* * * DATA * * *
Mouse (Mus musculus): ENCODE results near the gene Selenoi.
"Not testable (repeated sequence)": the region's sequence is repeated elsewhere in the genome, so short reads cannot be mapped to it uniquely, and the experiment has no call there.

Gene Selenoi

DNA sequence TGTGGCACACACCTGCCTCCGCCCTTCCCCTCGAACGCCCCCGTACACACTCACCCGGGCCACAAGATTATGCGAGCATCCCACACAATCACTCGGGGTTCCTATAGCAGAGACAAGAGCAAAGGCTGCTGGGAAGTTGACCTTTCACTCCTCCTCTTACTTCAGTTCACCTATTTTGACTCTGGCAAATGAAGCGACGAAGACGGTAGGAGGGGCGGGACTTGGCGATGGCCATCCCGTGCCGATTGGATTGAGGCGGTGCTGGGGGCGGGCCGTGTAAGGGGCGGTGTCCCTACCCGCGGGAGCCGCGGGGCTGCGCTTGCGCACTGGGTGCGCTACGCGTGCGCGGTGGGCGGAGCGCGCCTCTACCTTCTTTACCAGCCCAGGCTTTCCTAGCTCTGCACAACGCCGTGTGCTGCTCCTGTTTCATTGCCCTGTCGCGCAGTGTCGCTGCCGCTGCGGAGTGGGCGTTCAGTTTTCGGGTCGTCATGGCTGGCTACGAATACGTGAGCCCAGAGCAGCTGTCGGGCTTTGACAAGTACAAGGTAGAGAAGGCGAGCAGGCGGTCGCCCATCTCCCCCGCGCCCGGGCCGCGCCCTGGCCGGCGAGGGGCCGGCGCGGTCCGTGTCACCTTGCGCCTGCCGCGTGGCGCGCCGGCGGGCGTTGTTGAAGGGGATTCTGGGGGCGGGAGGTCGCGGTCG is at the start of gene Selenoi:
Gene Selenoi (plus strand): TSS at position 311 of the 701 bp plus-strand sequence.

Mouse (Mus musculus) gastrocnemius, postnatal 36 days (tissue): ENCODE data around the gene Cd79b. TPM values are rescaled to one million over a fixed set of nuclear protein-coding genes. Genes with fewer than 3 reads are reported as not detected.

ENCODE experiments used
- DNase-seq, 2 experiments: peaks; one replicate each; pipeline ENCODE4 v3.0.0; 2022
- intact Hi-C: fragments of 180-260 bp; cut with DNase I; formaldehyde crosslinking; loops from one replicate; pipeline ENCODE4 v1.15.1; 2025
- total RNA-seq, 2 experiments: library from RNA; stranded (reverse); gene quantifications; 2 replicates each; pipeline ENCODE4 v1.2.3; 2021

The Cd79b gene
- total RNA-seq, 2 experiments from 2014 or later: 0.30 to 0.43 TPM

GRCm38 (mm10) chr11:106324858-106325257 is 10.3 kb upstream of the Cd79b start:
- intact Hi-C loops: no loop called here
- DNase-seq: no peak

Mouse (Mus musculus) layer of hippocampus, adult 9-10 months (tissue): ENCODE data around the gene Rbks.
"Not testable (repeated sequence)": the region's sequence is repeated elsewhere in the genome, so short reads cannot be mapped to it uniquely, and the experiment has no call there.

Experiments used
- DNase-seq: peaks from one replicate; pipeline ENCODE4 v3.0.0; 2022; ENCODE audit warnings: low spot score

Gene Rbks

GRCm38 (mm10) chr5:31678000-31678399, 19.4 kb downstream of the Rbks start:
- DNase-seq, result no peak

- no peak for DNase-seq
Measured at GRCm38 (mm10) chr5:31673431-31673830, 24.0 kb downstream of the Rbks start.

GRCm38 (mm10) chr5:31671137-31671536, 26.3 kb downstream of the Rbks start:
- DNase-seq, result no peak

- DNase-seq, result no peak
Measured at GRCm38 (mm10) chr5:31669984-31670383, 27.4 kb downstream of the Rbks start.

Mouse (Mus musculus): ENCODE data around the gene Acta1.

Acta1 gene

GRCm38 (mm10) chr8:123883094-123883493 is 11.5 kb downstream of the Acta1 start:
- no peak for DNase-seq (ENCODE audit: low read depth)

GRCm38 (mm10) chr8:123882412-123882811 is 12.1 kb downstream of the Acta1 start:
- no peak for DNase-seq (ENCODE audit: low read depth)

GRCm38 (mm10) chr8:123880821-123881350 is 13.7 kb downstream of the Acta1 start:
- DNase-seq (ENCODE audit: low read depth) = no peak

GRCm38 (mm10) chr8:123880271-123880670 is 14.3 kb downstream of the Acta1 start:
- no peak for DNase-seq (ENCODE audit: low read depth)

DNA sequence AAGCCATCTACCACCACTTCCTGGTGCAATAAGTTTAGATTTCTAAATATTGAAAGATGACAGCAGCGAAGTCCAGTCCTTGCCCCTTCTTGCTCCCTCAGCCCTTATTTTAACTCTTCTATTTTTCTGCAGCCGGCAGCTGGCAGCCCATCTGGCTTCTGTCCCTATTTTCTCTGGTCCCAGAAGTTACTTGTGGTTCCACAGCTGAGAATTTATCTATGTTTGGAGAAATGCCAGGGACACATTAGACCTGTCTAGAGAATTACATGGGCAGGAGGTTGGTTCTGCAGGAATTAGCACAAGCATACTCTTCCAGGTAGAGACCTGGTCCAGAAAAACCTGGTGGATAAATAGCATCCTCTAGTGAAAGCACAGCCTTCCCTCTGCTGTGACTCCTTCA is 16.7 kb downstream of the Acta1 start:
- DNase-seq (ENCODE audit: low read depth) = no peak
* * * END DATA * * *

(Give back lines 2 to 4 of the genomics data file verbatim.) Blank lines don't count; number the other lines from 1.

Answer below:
"Not testable (repeated sequence)": the region's sequence is repeated elsewhere in the genome, so short reads cannot be mapped to it uniquely, and the experiment has no call there.

Gene Selenoi

DNA sequence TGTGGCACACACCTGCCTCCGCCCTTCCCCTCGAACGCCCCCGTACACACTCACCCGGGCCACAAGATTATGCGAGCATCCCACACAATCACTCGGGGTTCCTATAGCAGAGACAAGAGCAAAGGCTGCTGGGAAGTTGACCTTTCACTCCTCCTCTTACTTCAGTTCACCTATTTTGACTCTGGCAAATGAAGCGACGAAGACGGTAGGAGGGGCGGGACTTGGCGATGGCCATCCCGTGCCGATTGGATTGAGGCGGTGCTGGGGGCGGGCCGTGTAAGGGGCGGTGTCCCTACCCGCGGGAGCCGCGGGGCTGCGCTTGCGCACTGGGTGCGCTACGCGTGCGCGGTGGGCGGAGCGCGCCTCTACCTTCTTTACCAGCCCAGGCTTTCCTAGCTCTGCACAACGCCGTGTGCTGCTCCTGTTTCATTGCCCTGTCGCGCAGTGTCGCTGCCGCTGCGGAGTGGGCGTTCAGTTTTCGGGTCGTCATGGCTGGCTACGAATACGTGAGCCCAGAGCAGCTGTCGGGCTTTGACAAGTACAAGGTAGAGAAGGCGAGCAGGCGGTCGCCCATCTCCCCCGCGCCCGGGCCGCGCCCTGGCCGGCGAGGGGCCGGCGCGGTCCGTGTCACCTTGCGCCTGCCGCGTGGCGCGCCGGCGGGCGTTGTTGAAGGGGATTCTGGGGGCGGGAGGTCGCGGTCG is at the start of gene Selenoi: